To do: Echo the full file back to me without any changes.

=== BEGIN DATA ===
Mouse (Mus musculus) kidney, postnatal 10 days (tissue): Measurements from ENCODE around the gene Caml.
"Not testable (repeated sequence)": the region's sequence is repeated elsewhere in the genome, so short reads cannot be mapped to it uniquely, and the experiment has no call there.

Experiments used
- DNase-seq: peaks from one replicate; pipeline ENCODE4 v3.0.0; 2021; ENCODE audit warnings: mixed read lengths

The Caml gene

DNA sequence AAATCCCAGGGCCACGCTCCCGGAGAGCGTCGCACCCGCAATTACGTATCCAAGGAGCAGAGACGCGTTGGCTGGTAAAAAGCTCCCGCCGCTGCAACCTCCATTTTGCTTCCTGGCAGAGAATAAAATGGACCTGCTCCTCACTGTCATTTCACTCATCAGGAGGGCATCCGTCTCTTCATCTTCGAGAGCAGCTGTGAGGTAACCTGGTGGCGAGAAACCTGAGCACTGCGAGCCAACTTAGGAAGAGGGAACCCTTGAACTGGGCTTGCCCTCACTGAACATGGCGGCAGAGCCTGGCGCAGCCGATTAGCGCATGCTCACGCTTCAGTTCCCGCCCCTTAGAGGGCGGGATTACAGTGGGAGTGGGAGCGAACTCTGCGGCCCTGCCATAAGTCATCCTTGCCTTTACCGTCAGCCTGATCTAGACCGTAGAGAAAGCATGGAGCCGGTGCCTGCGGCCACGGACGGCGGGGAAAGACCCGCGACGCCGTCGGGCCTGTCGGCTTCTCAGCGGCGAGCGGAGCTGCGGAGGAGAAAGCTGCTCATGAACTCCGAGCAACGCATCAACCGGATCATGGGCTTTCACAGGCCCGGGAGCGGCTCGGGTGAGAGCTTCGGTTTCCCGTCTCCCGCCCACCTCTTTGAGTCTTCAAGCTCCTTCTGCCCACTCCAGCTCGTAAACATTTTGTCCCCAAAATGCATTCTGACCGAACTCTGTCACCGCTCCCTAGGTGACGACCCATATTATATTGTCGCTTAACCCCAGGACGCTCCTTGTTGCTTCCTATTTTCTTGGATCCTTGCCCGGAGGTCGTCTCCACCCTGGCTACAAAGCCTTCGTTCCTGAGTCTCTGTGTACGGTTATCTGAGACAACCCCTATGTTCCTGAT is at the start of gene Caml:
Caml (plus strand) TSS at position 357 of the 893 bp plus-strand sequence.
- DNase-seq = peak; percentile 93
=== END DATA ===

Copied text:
Mouse (Mus musculus) kidney, postnatal 10 days (tissue): Measurements from ENCODE around the gene Caml.
"Not testable (repeated sequence)": the region's sequence is repeated elsewhere in the genome, so short reads cannot be mapped to it uniquely, and the experiment has no call there.

Experiments used
- DNase-seq: peaks from one replicate; pipeline ENCODE4 v3.0.0; 2021; ENCODE audit warnings: mixed read lengths

The Caml gene

DNA sequence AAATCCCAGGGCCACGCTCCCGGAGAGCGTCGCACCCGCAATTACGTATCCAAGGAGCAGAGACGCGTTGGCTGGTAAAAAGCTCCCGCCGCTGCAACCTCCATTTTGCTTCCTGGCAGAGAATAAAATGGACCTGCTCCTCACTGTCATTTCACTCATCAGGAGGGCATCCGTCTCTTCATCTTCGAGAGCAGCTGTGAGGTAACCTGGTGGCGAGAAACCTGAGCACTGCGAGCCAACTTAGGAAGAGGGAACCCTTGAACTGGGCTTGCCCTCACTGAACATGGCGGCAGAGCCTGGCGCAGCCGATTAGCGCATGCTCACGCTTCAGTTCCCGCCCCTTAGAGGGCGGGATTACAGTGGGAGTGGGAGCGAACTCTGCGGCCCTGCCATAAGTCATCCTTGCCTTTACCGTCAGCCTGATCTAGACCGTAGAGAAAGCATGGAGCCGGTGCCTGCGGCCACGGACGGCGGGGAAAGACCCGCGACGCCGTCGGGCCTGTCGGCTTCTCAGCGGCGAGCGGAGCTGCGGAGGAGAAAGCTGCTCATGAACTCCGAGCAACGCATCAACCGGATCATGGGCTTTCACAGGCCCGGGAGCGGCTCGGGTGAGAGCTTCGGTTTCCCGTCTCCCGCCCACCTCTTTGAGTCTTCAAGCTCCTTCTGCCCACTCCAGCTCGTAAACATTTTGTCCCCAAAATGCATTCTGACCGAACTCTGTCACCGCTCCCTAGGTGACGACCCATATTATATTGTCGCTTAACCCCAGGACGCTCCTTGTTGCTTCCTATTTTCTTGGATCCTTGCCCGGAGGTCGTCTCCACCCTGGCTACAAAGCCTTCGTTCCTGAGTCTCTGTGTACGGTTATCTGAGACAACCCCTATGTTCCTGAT is at the start of gene Caml:
Caml (plus strand) TSS at position 357 of the 893 bp plus-strand sequence.
- DNase-seq = peak; percentile 93